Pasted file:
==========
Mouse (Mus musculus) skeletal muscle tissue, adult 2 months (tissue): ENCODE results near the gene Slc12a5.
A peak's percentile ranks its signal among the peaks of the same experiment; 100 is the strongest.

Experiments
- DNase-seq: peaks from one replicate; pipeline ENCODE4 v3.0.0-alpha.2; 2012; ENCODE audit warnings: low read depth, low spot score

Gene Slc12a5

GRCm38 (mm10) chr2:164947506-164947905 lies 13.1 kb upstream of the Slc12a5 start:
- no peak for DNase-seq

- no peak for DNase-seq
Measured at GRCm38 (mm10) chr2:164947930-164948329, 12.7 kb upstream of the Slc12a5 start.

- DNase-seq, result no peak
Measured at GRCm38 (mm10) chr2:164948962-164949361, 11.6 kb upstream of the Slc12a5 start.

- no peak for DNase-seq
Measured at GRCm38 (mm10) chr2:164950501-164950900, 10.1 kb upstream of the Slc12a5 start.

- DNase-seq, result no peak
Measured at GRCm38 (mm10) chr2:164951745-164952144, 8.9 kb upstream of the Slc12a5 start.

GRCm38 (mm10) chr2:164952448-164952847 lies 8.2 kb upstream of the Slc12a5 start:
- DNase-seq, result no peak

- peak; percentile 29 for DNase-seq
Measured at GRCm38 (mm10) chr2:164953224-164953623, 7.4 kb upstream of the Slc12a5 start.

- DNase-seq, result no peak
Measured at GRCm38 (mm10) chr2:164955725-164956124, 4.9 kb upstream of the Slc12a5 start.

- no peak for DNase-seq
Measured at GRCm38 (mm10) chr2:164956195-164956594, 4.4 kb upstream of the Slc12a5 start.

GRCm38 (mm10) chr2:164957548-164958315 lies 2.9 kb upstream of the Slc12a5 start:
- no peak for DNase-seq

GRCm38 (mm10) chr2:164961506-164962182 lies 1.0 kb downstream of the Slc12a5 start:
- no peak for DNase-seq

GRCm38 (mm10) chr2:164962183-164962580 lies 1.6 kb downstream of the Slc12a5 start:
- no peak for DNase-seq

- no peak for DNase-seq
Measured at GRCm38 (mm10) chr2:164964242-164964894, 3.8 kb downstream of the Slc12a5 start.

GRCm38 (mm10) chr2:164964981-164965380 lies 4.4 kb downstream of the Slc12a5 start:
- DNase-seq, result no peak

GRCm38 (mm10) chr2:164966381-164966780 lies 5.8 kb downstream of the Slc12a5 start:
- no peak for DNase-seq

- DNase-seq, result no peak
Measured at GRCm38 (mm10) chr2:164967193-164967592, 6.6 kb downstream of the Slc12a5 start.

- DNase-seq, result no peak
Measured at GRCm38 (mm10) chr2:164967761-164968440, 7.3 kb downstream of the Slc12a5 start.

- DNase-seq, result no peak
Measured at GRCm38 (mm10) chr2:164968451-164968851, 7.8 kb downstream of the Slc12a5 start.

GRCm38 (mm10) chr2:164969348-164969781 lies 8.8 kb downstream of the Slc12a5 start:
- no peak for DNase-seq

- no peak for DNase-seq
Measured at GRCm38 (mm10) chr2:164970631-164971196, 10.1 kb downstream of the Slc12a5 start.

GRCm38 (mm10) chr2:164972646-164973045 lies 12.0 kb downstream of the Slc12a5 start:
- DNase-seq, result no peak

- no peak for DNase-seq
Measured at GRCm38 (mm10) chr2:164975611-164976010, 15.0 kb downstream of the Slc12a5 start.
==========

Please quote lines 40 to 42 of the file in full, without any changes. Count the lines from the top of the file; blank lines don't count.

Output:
- DNase-seq, result no peak
Measured at GRCm38 (mm10) chr2:164968451-164968851, 7.8 kb downstream of the Slc12a5 start.

GRCm38 (mm10) chr2:164969348-164969781 lies 8.8 kb downstream of the Slc12a5 start: